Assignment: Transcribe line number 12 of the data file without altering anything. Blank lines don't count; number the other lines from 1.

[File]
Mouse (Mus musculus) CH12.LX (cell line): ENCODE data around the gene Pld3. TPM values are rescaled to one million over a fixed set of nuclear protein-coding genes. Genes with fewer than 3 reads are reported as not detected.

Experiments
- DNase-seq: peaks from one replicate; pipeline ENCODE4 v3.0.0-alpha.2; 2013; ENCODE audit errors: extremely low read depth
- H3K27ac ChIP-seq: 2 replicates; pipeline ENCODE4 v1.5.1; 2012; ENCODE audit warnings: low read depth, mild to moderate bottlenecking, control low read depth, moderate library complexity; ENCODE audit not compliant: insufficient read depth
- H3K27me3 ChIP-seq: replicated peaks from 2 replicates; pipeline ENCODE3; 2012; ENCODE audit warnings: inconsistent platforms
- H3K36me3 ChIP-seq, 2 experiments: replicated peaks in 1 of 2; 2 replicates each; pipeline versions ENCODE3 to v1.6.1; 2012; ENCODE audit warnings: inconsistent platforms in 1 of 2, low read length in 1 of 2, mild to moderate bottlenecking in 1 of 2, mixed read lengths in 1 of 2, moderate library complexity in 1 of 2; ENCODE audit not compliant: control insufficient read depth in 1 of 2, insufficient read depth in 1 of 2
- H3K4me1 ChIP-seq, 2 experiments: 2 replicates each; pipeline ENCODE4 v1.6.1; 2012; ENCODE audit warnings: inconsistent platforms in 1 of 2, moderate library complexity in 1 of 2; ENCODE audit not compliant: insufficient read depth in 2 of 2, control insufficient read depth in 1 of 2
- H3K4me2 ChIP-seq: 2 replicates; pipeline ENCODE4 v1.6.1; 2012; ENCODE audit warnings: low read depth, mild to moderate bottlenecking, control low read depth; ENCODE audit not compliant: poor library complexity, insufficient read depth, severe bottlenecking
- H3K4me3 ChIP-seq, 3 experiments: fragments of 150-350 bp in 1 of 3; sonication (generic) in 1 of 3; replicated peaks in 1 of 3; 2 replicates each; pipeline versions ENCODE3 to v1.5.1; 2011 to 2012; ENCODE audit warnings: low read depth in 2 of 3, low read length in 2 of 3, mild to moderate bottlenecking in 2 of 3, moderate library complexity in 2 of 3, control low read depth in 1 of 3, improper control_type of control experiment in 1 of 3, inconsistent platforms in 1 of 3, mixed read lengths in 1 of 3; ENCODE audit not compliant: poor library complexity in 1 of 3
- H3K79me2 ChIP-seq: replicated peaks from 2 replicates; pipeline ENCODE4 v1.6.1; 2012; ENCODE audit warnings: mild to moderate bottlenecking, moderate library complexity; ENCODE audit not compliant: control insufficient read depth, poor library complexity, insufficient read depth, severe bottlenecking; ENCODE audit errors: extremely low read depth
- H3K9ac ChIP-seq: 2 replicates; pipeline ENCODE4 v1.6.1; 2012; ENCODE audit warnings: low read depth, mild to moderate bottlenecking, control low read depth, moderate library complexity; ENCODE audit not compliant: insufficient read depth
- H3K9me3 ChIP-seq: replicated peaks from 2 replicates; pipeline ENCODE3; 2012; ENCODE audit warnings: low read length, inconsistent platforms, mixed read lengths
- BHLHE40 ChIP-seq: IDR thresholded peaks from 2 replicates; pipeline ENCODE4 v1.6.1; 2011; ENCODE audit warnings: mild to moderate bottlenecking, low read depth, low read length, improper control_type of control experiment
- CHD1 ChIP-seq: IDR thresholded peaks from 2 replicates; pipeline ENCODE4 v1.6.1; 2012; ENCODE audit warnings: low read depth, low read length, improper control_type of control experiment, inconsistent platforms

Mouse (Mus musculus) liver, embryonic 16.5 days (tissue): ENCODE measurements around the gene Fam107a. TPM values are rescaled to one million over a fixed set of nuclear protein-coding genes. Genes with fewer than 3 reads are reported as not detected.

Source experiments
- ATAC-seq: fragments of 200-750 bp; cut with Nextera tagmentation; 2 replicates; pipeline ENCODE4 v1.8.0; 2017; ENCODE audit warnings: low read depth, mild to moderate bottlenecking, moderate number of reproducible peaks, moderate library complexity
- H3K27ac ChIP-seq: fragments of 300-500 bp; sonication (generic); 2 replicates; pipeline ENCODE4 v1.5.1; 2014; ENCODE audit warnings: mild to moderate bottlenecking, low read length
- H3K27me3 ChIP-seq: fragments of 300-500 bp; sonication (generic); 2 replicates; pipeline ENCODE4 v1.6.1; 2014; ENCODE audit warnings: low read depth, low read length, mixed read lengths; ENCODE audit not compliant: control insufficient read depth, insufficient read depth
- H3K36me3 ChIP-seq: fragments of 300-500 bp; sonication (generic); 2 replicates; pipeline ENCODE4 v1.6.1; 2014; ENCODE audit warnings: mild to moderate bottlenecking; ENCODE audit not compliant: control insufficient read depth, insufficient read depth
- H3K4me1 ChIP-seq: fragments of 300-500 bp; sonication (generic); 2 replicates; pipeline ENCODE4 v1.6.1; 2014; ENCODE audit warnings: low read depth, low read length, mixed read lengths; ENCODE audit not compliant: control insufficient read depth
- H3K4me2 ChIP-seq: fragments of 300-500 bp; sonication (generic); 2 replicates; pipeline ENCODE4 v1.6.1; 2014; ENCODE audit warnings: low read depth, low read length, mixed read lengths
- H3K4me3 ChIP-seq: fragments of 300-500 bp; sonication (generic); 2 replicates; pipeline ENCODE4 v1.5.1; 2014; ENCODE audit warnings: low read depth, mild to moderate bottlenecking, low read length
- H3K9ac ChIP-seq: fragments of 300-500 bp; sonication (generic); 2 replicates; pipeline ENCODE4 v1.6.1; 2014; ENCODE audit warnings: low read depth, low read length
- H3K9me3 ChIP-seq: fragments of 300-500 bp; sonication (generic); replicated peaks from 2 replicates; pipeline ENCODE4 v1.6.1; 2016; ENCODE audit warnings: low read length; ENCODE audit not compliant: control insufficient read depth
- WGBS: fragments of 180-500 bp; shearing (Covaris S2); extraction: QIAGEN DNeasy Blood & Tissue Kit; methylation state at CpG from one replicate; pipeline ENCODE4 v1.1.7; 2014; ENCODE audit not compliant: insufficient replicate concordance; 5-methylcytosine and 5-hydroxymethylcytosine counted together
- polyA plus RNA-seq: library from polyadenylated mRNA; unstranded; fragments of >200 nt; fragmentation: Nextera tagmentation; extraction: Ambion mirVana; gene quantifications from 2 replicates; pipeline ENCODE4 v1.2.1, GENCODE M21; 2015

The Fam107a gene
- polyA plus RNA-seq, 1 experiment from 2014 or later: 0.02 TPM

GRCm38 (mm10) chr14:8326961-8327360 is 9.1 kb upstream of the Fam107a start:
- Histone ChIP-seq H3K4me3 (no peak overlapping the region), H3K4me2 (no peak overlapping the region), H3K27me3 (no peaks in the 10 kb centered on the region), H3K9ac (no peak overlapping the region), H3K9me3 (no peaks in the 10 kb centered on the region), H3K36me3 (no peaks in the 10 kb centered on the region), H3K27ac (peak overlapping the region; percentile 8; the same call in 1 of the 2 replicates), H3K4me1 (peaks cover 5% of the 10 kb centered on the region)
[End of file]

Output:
- H3K9me3 ChIP-seq: replicated peaks from 2 replicates; pipeline ENCODE3; 2012; ENCODE audit warnings: low read length, inconsistent platforms, mixed read lengths